As Maureen says, it's an interesting career, but the downside is that it's a commission-only job...you don't sell, you don't eat. I'd be happy to answer any other questions you have so feel free to give me a call at 248-974-6210.
Whatever you decide, I wish you the best of luck!
You'll need to take the 40 hour course to pass for the state requirement. There is a class I know of locally in Livonia and one in Southfield. Last I knew, it cost around $200.
Then, you have to apply and take a state exam to obtain your license. Then, you have to have that license held by a local broker who will "hold" your license for you.
No college is necessary...but I'd advise it at some point, as many people skills/sales skills are learned there.
I get asked this all the time (I started the business at 25) and had to overcome many obstacles...mostly, clients asking me "just how old are you exactly?"
As it is now, I have worked really hard and I'd love to sit down and share some stories/recommendations with you. In fact, this year is off to a great start and I had three closings last week.
I'm now 29 and in Canton. Check out my website and give me a call or an email. We can sit down and I'll talk with you and give you some recommendations as to what worked for me.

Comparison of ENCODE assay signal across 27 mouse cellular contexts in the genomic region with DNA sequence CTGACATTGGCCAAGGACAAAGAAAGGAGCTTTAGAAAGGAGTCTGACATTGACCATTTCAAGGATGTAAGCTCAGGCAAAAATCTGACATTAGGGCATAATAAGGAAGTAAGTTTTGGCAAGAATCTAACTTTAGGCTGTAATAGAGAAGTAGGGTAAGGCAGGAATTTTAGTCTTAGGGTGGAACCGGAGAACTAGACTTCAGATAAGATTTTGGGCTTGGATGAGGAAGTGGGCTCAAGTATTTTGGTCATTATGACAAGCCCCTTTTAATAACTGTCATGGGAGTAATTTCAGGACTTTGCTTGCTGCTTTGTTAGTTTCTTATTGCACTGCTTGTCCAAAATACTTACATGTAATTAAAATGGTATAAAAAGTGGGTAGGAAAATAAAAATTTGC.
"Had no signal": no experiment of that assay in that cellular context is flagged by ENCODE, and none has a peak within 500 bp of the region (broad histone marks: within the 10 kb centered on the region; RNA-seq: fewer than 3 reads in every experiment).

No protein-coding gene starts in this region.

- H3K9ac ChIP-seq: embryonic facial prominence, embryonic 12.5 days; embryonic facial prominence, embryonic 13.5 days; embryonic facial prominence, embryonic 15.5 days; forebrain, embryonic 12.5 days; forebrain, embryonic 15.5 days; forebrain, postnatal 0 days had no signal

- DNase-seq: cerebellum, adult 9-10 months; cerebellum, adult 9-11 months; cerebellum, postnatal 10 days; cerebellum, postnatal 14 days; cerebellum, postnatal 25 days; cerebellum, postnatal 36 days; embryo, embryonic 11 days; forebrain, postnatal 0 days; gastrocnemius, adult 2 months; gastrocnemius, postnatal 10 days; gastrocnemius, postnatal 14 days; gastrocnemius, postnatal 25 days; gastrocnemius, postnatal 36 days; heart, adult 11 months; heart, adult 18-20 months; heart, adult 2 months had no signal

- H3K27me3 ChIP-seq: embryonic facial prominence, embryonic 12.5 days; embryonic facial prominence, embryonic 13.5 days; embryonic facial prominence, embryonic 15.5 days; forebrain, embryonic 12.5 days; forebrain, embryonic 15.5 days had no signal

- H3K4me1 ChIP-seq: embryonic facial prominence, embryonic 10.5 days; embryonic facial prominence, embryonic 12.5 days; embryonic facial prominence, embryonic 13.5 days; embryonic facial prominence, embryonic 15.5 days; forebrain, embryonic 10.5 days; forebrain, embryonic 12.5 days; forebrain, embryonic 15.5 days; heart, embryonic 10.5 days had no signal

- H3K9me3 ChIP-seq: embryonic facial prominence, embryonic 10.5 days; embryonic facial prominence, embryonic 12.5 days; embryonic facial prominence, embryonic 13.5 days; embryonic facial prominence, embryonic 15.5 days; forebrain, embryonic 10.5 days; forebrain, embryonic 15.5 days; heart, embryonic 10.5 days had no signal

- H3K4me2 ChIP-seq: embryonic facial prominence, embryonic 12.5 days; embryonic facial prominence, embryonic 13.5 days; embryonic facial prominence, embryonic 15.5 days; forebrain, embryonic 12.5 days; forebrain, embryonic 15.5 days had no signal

Best of luck!
Being a Realtor is an interesting career. I am glad you think you would like to be one.
You don't have to go to college but you do have to pass the state exam and take a prelicensing course.
Do you know that most Realtors work on 100% commission. We get paid when we sell a house (or rent one). There are a number of expenses that you will incur to get started, in addition to paying for your license and prelicensing class. Amongst them, MLS dues, board membership, purchasing business cards, lockboxes and signs and paying for e & o insurance. So you need to have a bit of money saved for those things in addition to having a cushion, because most people don't sell a home in there first month of business.
Set up an appointment with a local broker, and go from there. Maybe you could even get a part time job as an assistant before you graduate so you can get a better sense of the business.
Though I'm not in your area, I am a Broker/Owner and you do face an uphill battle at your age. You would probably benefit by coming on board alongside a seasoned Realtor as an assistant. That way you would learn the ropes and see how getting a license, though it helps you know what it takes to sell RE, is just part of the art of selling. You will learn with that "mentor" how to be successful and not get burned out too early.
Look for the Real Estate One office closest to you and set up an appointment to talk with the Branch Manager. Also, look at their site at RealEstateOne.com and RealEstateOneAcademy.com
The required 40 hours can be acquired in a classroom setting or online.
Let me know if you have any Realtor related questions.